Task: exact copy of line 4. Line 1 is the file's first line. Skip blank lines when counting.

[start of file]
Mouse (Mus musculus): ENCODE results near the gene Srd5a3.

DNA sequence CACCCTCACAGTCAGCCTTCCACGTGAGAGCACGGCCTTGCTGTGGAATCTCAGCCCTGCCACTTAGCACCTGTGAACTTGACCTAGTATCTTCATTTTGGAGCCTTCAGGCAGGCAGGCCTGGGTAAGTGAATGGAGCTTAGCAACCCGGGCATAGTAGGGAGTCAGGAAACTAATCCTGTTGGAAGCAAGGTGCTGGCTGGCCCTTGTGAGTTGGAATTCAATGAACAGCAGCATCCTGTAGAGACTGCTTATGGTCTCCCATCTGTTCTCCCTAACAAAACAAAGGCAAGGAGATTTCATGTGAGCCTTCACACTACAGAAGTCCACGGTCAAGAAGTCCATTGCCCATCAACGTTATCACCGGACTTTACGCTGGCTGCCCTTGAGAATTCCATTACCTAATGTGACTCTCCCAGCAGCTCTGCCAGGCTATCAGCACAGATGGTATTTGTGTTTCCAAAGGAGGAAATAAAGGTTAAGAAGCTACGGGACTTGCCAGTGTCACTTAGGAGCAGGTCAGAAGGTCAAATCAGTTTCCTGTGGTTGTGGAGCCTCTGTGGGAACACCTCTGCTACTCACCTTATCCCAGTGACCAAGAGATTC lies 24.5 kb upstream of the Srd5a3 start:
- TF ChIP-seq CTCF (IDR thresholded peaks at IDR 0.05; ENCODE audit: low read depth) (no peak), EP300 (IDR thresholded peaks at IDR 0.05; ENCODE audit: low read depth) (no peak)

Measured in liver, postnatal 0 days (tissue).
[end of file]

Measured in liver, postnatal 0 days (tissue).